Small and medium businesses (SMBs) are facing a reckoning now. Insurance companies are forcing many to get proper security measures in place, or they risk not being insured. But how did it come to this? Over the years, cybersecurity insurance has paid out billions in claims from malware and other attacks bringing businesses to their knees. As these attacks became more frequent and more targeted, it became costlier and more likely that insurance companies would have to pay out claims because companies were, and always will be, vulnerable to attack. Insurance companies have introduced a few new tools to lower their risk of paying out on losses due to cybersecurity incidents. And some of these tools have affected how the industry couples cybersecurity and insurance.
Credential Stuffing was our topic last week. If you missed it, here is the link. We discussed what it is, the steps hackers take, and how likely you are to be a victim. Other than not reusing passwords, we did not cover how to prevent falling victim to one of the most common attacks. Let’s look at how to stay safe from a credential stuffing attack.
We often discuss the proactive approach you should take when it comes to cybersecurity. Ongoing training will help strengthen the human risk factor, and sending fake “phishing” emails will keep your organization engaged. However, the fact is, you can’t eliminate all the risks when it comes to experiencing a data breach. That means that having an incident response plan (IR) should be on your list of “must-haves” when it comes to intelligent cybersecurity.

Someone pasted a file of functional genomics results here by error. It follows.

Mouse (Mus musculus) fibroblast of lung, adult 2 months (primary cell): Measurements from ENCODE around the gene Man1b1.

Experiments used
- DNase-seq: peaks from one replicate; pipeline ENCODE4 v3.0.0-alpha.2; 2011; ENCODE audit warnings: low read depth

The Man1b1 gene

This past week, Howard University had to cancel classes due to “unusual activity on the University’s network.” As a result, their Enterprise Technology Services (ETS) team shut down the school’s classes for the day to investigate the situation, which they identified as a ransomware attack. This ransomware attack brought to light the consideration of how deep and wide the net can be cast on any one entity. An incident like this forces us to pause and consider the range of data that could be compromised. A university or college is like a mini-city.
2020 was an intense year. 2020 put Cybersecurity tactics to the ultimate test. We had to change so many fundaments in the way we lived and worked that put our lives and offices in such volatile situations that tested our resilience in every way possible. This volatility fueled a boom of cybercrimes, and we witnessed record-breaking ransomware and phishing attacks. These attacks did not discriminate. They were prevalent in every single industry, including those who were not accustomed to receiving these attacks. Through our partner, ID Agent, we are spotlighting the top five cybersecurity trends of 2020 and their impact on today.
With the fact that 158 accounts are hacked every second on average, businesses need to be versed in what to do when you receive the alert that your or employee's credentials have been compromised. It is an unfortunate reality that once exposed on the Dark Web, your information cannot ever be completely removed or hidden. You cannot file a complaint or contact a support line to demand your data be removed. Your company should immediately start taking appropriate steps and measures to correct or minimize the risks and potential damages associated with this exposed data. We must identify, understand, and learn from past mistakes or failures, and adopt a more proactive and preventative approach to your business' cybersecurity strategies moving forward.